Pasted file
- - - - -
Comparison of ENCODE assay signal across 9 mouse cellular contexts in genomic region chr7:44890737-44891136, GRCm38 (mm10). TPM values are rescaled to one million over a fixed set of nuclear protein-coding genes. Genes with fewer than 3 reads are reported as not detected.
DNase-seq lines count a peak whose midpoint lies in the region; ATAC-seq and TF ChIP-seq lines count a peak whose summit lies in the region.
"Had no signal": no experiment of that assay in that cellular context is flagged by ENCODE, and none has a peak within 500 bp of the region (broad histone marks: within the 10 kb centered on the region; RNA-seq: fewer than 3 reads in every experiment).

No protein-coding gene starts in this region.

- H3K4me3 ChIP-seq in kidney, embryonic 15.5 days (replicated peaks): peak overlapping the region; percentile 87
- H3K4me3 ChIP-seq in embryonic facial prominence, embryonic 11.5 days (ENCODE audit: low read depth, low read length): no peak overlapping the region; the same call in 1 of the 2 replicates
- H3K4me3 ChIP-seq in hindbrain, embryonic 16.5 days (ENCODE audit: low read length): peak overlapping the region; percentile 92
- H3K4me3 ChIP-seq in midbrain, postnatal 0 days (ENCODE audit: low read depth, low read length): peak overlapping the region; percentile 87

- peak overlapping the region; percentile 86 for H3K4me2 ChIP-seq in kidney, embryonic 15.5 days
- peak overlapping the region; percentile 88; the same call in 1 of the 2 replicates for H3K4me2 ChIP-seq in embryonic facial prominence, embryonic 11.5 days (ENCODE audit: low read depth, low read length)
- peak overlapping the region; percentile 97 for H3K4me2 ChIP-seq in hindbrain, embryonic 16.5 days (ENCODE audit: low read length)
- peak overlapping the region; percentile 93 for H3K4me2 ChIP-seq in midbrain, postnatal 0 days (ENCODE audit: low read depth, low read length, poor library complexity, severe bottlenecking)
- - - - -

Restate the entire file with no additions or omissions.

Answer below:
Comparison of ENCODE assay signal across 9 mouse cellular contexts in genomic region chr7:44890737-44891136, GRCm38 (mm10). TPM values are rescaled to one million over a fixed set of nuclear protein-coding genes. Genes with fewer than 3 reads are reported as not detected.
DNase-seq lines count a peak whose midpoint lies in the region; ATAC-seq and TF ChIP-seq lines count a peak whose summit lies in the region.
"Had no signal": no experiment of that assay in that cellular context is flagged by ENCODE, and none has a peak within 500 bp of the region (broad histone marks: within the 10 kb centered on the region; RNA-seq: fewer than 3 reads in every experiment).

No protein-coding gene starts in this region.

- H3K4me3 ChIP-seq in kidney, embryonic 15.5 days (replicated peaks): peak overlapping the region; percentile 87
- H3K4me3 ChIP-seq in embryonic facial prominence, embryonic 11.5 days (ENCODE audit: low read depth, low read length): no peak overlapping the region; the same call in 1 of the 2 replicates
- H3K4me3 ChIP-seq in hindbrain, embryonic 16.5 days (ENCODE audit: low read length): peak overlapping the region; percentile 92
- H3K4me3 ChIP-seq in midbrain, postnatal 0 days (ENCODE audit: low read depth, low read length): peak overlapping the region; percentile 87

- peak overlapping the region; percentile 86 for H3K4me2 ChIP-seq in kidney, embryonic 15.5 days
- peak overlapping the region; percentile 88; the same call in 1 of the 2 replicates for H3K4me2 ChIP-seq in embryonic facial prominence, embryonic 11.5 days (ENCODE audit: low read depth, low read length)
- peak overlapping the region; percentile 97 for H3K4me2 ChIP-seq in hindbrain, embryonic 16.5 days (ENCODE audit: low read length)
- peak overlapping the region; percentile 93 for H3K4me2 ChIP-seq in midbrain, postnatal 0 days (ENCODE audit: low read depth, low read length, poor library complexity, severe bottlenecking)